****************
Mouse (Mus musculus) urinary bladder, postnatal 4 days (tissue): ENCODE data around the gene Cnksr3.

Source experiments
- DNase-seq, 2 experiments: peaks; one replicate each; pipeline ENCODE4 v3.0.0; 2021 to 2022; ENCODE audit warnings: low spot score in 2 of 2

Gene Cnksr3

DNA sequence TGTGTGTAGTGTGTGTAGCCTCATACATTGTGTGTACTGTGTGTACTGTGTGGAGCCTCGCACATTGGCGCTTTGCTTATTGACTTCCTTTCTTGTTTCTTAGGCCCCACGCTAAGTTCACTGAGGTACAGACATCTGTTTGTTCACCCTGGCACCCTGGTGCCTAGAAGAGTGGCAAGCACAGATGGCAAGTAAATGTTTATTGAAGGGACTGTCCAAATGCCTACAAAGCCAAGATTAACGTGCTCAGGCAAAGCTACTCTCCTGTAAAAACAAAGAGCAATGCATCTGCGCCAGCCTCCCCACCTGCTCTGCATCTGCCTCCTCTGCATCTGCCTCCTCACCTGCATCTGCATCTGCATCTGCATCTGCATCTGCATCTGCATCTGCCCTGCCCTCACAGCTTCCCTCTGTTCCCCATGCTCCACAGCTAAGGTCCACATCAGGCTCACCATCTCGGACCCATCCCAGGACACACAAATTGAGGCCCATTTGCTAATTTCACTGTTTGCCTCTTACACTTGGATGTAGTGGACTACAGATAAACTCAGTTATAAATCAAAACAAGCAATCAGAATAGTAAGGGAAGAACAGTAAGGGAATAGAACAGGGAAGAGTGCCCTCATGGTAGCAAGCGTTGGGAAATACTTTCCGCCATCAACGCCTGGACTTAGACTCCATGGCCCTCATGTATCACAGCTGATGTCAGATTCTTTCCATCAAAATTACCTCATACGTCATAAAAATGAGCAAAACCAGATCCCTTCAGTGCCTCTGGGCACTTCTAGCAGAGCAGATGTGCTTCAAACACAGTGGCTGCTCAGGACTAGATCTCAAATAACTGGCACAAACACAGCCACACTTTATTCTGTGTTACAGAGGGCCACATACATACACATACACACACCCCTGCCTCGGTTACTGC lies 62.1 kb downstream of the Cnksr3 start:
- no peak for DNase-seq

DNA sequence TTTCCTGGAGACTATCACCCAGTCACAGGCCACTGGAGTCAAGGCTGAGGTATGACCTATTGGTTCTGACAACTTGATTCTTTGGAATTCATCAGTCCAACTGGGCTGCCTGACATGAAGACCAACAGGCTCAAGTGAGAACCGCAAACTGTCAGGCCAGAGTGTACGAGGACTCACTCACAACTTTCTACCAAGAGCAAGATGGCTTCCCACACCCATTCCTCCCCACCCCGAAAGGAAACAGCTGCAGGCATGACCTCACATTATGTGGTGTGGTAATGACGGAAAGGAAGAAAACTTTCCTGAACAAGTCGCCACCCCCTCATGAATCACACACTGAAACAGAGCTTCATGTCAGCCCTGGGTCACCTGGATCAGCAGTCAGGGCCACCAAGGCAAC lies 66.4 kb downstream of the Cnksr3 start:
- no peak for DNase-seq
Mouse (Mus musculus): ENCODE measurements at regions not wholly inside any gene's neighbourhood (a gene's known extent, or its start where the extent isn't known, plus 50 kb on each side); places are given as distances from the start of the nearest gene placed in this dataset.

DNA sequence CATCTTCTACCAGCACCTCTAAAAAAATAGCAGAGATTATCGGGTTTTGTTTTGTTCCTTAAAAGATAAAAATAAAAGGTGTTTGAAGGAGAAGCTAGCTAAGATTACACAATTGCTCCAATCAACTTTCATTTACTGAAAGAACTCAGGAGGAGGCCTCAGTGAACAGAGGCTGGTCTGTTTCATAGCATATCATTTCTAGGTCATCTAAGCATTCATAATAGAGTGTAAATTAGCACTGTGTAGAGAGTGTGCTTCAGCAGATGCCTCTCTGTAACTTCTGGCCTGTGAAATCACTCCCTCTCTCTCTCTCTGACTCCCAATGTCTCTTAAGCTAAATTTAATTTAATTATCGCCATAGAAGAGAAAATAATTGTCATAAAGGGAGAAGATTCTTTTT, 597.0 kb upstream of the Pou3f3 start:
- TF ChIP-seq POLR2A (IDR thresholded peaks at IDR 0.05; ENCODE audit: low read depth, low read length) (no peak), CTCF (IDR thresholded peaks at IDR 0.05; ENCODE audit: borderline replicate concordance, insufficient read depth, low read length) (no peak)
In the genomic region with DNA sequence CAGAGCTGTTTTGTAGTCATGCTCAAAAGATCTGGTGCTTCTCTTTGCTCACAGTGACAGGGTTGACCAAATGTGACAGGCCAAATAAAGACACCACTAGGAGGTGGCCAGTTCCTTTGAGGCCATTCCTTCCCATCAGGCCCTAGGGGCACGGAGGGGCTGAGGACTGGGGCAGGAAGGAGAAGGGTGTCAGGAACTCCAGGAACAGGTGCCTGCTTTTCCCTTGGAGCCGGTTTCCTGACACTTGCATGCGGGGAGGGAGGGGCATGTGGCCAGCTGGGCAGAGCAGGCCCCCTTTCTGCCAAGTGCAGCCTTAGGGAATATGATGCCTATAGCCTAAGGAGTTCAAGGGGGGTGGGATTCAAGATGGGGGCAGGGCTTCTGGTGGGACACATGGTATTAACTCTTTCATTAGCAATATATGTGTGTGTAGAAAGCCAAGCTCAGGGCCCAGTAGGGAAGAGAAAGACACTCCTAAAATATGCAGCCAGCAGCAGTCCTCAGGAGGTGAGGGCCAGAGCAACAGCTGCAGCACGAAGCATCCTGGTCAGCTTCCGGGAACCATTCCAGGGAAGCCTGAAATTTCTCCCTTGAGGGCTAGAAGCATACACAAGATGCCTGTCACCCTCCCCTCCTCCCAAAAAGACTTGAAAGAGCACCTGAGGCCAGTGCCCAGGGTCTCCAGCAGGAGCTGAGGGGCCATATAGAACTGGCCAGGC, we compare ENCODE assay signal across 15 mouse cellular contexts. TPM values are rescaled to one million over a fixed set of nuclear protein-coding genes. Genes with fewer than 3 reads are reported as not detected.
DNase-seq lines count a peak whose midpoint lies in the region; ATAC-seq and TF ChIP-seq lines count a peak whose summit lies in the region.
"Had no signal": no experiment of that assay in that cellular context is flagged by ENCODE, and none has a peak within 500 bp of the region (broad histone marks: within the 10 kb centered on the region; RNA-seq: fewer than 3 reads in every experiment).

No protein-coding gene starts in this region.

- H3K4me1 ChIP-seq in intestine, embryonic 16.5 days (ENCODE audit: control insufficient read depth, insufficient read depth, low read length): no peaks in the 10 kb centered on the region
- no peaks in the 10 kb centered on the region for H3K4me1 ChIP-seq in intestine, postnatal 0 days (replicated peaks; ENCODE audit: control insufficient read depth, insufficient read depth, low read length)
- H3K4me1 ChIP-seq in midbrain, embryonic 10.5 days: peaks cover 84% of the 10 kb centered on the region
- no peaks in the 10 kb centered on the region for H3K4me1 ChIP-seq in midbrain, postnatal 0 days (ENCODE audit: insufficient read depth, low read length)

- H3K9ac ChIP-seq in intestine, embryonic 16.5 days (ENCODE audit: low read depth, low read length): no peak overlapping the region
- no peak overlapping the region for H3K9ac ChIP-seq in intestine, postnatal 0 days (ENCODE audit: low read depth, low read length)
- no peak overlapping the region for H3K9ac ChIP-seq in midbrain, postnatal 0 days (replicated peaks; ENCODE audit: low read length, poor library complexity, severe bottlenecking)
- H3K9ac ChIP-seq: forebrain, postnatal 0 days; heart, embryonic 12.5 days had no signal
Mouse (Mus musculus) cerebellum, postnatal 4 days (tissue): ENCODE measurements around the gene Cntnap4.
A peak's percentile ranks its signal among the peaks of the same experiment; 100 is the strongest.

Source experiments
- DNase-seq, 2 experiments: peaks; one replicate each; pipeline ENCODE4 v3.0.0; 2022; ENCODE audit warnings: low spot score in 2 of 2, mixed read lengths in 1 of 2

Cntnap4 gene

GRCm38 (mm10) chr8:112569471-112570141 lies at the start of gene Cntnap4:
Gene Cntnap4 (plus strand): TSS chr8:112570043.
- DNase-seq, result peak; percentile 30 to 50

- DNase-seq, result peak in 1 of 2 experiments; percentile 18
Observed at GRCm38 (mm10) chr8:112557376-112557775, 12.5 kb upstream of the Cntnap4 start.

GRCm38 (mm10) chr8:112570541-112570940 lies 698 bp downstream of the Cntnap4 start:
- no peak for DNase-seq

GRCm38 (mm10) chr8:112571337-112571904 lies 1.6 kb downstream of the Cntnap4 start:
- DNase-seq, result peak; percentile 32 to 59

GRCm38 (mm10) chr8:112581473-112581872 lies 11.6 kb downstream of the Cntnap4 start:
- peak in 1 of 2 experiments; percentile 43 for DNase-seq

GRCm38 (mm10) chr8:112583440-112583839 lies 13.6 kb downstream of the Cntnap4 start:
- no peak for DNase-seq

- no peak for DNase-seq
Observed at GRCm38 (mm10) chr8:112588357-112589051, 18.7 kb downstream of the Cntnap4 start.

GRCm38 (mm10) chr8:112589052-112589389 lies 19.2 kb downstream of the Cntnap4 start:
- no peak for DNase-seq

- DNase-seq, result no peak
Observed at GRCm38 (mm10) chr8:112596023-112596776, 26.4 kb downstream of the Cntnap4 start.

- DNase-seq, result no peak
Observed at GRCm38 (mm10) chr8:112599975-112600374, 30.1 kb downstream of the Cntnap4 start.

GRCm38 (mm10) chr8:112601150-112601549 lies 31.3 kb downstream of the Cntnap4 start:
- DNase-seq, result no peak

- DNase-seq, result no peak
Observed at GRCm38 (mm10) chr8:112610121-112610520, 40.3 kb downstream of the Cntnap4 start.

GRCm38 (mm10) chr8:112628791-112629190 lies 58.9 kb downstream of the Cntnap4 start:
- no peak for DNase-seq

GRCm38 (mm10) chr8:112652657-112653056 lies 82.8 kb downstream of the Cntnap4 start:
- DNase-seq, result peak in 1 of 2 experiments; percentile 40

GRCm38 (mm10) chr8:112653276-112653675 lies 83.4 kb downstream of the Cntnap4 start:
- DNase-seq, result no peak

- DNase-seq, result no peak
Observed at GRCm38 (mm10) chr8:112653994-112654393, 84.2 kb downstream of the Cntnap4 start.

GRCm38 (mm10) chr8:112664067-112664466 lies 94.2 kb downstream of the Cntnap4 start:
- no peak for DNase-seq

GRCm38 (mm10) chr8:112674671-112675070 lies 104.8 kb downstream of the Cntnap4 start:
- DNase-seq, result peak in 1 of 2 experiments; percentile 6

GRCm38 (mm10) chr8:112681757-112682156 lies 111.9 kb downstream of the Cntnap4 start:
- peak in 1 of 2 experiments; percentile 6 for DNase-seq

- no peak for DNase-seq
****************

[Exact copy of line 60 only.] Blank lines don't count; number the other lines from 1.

- DNase-seq, result no peak